The Roman Empire was impressive for many things, but in particular, their use of aqueducts was really something that they were known for. The aqueducts in Lutetia provided the city with fresh spring water, which was safe for drinking and cooking, and could be used to grow their crops.
The aqueduct in Lutetia was 26 kilometres long, with a flow rate of 2000 cubic meters per day, give or take. The water was collected from various places along the aqueduct.
8. Roman Paris was a major boating center
I already mentioned that Lutetia did a lot of trading with other European settlements. This was all made possible due to its proximity to the Seine River!
The Romans were so proud of their new trading post in Lutetia, that they erected a pillar dedicated to the seamen and tradesmen in the settlement. It was called the pilier des nautes (the pilar of the boatsmen) and was built by a group of sailors and merchants. It was dedicated to the Roman emperor Tiberius.
Today, you can see a model of the pilar in the Cluny Museum. Again, more on that museum later!
9. The Romans martyred Paris’ first bishop
You may have heard of Paris’ first bishop, Saint Denis. The reason that Saint Denis is so famous, is that apparently, after he was martyred by the Romans in 250 AD by decapitation, he walked to streets of Paris with his head in his hands.
The Romans were famous for their hatred of Christianity, so it should come as no surprise that they wanted to martyr Saint Denis. He was supposedly martyred on the hill that would become Montmartre, which is where the name of the Parisian neighborhood comes from. Mont means mountain in French, and martre is a play on the word martyr.
10. You can still see traces of Roman Paris today!
There are quite a few places in Paris that you can go to see traces of the ancient Roman settlement of Lutetia.
The Cluny Museum is filled with artefacts, and there are also remnants of the thermal baths inside! The baths were covered with rubble for years, but were rediscovered in the 12th or 13th century. They have been preserved since then, and now make up a portion of the museum. You can also see the remains of the “cold baths,” or, the frigidarium.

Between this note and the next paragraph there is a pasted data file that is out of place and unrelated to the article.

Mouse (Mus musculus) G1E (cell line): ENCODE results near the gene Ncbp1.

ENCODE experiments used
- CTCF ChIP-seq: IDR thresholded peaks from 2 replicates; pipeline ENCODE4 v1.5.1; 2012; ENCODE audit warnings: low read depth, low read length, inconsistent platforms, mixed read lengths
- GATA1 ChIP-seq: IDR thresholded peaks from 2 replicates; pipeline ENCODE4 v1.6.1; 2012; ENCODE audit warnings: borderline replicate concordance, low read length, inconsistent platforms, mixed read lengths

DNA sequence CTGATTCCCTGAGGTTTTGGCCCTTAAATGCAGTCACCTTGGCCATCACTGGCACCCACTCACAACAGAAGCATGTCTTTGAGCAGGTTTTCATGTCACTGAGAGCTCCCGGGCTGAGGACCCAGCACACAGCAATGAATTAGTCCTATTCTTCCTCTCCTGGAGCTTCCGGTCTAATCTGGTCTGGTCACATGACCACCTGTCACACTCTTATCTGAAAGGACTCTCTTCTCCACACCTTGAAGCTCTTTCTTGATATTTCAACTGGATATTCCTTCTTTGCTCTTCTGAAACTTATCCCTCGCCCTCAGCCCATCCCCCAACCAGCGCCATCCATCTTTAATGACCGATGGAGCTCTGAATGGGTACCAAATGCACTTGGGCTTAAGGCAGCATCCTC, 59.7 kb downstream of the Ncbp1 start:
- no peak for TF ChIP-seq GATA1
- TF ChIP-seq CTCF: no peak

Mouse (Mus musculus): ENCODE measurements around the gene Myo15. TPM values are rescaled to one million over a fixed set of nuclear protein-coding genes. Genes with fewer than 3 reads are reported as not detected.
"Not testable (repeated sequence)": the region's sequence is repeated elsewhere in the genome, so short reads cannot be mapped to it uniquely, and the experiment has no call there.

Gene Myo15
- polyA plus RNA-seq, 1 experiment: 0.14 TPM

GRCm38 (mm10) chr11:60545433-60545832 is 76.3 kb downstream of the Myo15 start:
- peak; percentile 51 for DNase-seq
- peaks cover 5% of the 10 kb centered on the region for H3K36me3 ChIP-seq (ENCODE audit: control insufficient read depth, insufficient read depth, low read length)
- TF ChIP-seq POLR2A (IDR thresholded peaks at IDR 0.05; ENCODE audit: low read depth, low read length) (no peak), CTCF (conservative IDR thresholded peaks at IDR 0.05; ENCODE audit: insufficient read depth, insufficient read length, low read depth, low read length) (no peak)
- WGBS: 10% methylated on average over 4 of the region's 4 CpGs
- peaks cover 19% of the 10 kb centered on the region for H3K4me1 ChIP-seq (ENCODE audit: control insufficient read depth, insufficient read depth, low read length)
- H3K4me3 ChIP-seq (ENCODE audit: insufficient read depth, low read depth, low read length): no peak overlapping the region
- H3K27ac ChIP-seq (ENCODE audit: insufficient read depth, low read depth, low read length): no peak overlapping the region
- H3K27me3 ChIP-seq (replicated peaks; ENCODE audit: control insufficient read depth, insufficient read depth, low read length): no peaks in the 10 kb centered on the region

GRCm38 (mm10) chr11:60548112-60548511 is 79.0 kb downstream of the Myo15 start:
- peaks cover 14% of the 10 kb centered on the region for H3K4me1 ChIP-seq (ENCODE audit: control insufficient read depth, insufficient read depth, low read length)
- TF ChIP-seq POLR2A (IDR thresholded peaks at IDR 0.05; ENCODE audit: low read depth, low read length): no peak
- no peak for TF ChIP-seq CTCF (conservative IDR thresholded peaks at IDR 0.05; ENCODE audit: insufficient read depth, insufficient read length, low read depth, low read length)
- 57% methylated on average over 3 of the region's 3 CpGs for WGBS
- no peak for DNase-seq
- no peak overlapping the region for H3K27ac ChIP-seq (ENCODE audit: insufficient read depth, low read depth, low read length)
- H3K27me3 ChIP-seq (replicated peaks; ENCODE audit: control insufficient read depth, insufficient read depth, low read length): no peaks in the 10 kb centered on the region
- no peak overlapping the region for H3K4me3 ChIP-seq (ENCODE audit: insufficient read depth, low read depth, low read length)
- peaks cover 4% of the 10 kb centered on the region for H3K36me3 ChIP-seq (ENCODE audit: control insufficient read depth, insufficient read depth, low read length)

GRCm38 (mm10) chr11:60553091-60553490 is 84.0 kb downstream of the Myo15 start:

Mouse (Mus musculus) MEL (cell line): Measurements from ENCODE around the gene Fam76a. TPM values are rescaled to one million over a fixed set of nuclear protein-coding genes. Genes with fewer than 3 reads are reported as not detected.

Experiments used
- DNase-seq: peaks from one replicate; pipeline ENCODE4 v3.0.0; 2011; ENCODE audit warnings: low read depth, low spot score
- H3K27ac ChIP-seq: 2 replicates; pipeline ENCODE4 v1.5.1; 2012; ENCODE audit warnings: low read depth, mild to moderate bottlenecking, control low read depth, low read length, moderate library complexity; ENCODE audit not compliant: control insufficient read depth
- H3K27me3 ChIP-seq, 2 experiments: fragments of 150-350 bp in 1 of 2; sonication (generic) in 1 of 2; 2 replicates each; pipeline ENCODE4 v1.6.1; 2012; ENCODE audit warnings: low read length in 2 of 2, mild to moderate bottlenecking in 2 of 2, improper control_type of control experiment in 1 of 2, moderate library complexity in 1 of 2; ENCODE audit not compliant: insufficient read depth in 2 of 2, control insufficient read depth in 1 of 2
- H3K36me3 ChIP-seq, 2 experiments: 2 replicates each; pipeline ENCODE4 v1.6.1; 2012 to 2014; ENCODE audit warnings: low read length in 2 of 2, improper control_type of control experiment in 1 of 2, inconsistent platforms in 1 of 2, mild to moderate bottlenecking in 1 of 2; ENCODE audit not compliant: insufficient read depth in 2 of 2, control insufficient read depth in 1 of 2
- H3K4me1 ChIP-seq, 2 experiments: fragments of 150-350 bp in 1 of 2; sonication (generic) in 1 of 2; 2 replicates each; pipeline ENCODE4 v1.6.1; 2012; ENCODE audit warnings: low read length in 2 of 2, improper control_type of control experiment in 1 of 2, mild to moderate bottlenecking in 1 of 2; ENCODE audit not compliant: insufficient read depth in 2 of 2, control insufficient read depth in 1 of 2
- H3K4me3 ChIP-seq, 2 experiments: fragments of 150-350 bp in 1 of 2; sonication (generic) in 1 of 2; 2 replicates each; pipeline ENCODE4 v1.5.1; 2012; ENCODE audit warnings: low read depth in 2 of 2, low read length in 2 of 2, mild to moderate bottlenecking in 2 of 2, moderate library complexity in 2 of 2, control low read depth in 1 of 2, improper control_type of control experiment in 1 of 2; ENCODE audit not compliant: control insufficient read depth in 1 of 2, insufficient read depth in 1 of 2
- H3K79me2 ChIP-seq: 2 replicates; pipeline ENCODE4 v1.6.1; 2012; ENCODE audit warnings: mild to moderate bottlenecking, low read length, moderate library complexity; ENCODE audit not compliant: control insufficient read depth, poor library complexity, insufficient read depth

Cluny Museum – National Museum of the Middle Ages
Adress: 28 Rue du Sommerard, 75005 Paris
Open: Every day except Monday 9:15am-5:45pm
The rue Saint-Jaques is the oldest road in Paris, and is located in the same place as that one road leading north to Seine that I mentioned in the beginning of this article. It was built to connect France to Spain, and led up to the hill where the amphitheatre was located. If you stand at the top of the rue Saint-Jacques today, you will notice that the road slopes down towards the river.
The Arènes de Lutèce, or the amphitheatre to the Lutetians, was rediscover in 1860. The city of Paris originally wanted to destroy it to make way for new construction, but the theatre was saved by none other than French author Victor Hugo!
Arènes de Lutèce
Address: 49 Rue Monge, 75005 Paris
Open: Every day, 8am or 9am-6pm, 7:30pm, or 8:30pm, depending on the season. The amphitheatre is open earlier and closes earlier in the warmer months.
The Roman wall that was built to protect Lutetia from invaders still remains in sections in Paris. You can check it out for yourselves over on the rue de la Colombe in the 4th arrondissement. It’s located on the Île-de-la-Cité, and you will be able to see traces of the wall on the street. There is also a small plaque located at 5 rue de la Colombe commemorating the wall.
I hope you all have enjoyed this brief history lesson on Paris during the Roman Empire!
So, what ever happened to those pesky Romans?! Well, after the fall of the Roman Empire in the 3rd century, the city was Christianised, and Clovis I, King of the Franks made Paris his capital in 508. And, now you know where the name France comes from!
That’s it for me, but if you’d like to learn even more about Paris and its beginning, I definitely recommend signing up for one of our Paris walking tours. We have a bunch to choose from, click here to learn more!